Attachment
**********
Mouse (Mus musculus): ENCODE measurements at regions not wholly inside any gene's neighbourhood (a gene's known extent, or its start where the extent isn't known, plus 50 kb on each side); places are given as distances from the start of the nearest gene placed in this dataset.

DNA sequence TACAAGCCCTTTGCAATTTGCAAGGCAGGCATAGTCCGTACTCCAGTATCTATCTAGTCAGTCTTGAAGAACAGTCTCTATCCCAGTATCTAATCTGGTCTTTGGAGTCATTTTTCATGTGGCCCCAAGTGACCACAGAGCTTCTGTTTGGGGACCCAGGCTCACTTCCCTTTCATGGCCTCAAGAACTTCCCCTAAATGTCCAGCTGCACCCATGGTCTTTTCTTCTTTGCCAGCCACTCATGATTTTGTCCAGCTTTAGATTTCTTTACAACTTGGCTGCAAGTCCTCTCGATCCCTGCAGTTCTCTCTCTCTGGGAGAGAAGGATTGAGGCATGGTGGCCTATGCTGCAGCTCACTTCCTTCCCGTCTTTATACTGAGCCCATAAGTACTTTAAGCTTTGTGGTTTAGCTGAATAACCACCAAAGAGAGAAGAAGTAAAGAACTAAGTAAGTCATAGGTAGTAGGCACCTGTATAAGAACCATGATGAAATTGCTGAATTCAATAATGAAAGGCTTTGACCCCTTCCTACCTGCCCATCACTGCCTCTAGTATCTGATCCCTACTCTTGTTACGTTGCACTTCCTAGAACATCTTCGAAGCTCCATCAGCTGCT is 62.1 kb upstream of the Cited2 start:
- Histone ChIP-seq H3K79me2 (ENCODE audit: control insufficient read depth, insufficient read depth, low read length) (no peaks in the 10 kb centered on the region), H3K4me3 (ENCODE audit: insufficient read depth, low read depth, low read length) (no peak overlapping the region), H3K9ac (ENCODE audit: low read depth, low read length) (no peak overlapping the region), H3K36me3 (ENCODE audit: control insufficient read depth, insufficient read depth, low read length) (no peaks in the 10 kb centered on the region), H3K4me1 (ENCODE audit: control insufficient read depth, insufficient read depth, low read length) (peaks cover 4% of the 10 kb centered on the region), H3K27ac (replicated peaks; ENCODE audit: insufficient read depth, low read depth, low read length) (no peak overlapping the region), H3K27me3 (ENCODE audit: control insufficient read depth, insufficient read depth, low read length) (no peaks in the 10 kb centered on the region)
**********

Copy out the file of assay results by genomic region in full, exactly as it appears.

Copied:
Mouse (Mus musculus): ENCODE measurements at regions not wholly inside any gene's neighbourhood (a gene's known extent, or its start where the extent isn't known, plus 50 kb on each side); places are given as distances from the start of the nearest gene placed in this dataset.

DNA sequence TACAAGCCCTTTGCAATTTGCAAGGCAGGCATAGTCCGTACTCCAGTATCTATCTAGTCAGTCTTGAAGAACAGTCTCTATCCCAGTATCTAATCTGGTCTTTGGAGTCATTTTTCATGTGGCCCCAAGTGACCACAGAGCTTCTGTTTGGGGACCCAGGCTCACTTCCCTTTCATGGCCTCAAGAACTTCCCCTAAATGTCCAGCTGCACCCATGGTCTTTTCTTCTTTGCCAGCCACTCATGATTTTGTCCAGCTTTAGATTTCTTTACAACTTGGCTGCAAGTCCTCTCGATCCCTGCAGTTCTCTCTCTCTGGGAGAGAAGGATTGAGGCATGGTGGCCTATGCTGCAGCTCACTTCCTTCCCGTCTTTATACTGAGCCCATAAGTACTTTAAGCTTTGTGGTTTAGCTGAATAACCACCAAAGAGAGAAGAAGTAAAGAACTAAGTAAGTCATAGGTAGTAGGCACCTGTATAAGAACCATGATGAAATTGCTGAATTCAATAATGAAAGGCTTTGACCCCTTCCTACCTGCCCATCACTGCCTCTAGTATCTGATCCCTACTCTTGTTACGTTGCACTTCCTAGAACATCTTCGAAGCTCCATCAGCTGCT is 62.1 kb upstream of the Cited2 start:
- Histone ChIP-seq H3K79me2 (ENCODE audit: control insufficient read depth, insufficient read depth, low read length) (no peaks in the 10 kb centered on the region), H3K4me3 (ENCODE audit: insufficient read depth, low read depth, low read length) (no peak overlapping the region), H3K9ac (ENCODE audit: low read depth, low read length) (no peak overlapping the region), H3K36me3 (ENCODE audit: control insufficient read depth, insufficient read depth, low read length) (no peaks in the 10 kb centered on the region), H3K4me1 (ENCODE audit: control insufficient read depth, insufficient read depth, low read length) (peaks cover 4% of the 10 kb centered on the region), H3K27ac (replicated peaks; ENCODE audit: insufficient read depth, low read depth, low read length) (no peak overlapping the region), H3K27me3 (ENCODE audit: control insufficient read depth, insufficient read depth, low read length) (no peaks in the 10 kb centered on the region)